For example, The Arab spring came out of a process of globalisation as a result of time and space compression allowing members of the public to experience events in real time, it was also encouraged by the increased use of social media.However, America could not determine the outcome of this event and it did not work in their favour.
Another reason which suggests globalisation does not always benefit US interests, is that it can also have a negative impact on the US.
The US version of globalisation has been revealed as unsustainable by the global financial crisis of 2007-08, badly damaging, for example, the status of the dollar and the relative strength of the US economy.
Globalisation can be considered as a new way to sustain American dominance in the world, and one way this is carried out is via Cultural globalisation.
Cultural globalisation is closely linked to the spread of ‘Americanisation’, in that a large proportion of global goods, films, television programmes and global celebrities are American in origin.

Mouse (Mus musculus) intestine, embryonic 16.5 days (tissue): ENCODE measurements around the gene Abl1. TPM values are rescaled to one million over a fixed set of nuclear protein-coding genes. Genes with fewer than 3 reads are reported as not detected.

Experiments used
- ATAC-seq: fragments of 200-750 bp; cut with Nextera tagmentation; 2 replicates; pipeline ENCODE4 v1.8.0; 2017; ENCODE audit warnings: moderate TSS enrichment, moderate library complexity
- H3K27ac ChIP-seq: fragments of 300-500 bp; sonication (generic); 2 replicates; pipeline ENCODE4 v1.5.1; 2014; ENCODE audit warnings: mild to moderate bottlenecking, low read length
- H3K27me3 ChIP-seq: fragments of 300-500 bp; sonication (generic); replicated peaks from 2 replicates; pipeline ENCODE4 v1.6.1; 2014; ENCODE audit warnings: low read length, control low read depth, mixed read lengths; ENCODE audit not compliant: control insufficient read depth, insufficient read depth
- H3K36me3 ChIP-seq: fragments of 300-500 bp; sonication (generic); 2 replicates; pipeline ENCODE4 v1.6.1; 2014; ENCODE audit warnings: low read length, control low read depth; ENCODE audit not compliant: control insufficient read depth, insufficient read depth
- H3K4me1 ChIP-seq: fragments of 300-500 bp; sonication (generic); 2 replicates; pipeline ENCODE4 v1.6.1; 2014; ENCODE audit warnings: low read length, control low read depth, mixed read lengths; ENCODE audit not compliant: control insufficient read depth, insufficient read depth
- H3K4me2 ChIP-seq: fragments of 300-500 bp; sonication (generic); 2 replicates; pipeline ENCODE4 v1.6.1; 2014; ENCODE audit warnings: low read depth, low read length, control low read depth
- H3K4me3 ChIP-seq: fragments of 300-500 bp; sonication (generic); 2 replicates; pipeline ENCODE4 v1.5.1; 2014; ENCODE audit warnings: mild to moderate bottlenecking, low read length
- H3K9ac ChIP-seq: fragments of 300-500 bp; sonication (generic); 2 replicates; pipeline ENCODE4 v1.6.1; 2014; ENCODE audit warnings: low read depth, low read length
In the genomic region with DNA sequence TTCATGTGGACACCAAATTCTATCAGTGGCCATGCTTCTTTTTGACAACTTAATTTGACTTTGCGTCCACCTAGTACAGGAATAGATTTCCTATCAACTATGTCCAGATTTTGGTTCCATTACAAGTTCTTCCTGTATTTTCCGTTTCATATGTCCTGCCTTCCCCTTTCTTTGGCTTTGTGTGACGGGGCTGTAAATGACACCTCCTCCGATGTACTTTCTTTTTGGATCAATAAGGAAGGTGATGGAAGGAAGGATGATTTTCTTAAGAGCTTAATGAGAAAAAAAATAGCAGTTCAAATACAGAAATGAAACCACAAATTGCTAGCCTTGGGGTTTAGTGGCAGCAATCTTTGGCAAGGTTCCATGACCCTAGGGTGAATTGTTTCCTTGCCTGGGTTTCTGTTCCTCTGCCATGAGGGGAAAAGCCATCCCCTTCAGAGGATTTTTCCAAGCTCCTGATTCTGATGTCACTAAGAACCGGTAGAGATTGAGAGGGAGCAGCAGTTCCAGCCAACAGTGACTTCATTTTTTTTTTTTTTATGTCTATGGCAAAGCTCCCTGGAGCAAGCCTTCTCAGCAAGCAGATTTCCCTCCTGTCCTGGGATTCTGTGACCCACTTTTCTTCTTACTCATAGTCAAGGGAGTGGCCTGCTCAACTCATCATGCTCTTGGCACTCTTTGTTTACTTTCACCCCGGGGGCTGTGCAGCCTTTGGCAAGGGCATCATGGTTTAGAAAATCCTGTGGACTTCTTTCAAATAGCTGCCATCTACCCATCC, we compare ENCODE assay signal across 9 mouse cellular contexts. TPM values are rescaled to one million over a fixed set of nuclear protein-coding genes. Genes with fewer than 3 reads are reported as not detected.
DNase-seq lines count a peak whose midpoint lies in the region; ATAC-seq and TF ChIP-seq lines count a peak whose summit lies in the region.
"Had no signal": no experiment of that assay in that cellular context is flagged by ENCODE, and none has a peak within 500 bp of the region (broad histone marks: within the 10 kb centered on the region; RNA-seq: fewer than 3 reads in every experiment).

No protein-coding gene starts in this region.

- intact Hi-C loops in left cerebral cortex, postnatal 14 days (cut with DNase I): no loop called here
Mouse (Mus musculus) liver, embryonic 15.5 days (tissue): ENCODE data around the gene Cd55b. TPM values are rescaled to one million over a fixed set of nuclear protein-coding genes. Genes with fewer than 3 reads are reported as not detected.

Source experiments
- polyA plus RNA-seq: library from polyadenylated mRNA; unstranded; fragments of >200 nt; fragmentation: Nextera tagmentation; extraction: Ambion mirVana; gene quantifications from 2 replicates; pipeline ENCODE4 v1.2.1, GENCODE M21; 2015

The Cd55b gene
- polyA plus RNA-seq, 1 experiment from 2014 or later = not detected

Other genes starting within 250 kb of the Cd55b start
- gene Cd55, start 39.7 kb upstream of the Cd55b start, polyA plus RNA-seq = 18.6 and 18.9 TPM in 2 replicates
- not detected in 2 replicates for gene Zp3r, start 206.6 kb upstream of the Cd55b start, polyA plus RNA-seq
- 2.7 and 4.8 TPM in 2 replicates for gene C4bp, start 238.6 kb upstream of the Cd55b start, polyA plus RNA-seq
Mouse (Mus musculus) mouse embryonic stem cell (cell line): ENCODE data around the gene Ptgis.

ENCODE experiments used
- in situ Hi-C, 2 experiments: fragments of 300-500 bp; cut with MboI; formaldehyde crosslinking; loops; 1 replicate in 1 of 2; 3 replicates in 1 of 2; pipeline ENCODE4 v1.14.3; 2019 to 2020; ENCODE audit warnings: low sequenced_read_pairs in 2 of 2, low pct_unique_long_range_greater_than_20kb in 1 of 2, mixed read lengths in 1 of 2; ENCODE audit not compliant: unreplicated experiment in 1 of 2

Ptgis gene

Another example is ISIS, their slick media campaigns and ability to encourage people across the world to join them in fighting, shows that they are another product of globalisation that do not align with America.
In conclusion, it can be argued that globalisation has been used as a tool by America to increase their influence and power in the society today.However, recent events have shown that the consequences of globalisation are not always in the favour of America and so Americanisation is not merely globalisation in disguise.Fast Globalization and interconnectivity create the major driving force in creating and enhancing chance.Globalisation has threatened authentic local cultures by imposing American values on the rest of the world.This is evident in what Thomas Friedman has described Globalisation to be,”…Globalisation is in so many ways Americanisation: globalisation wears Mickey Mouse ears, it drinks Pepsi and Coke, eats Big Macs, does its computing on an IBM laptop with Windows 98.” For example, Mc Donalds are present in 119 countries to date.However, hyper globalists argue this has benefited multiple countries and has positively created a borderless world, supported by liberals who suggest this has improved international relations.The USA has the worlds’ largest economy and they still remain a global hegemon even though their share of the global economy has fallen.As a result, they have a national interest in encouraging economic globalisation.The conditions known as the “Washington Consensus” for countries to participate in economic globalisation are set by America.Cultural globalisation has even affected Chinese societies despite the efforts of governments to prevent the spread of western values in China.The spread of American values across the world has been sped up by Globalisation but has improved international relations by spreading democracy.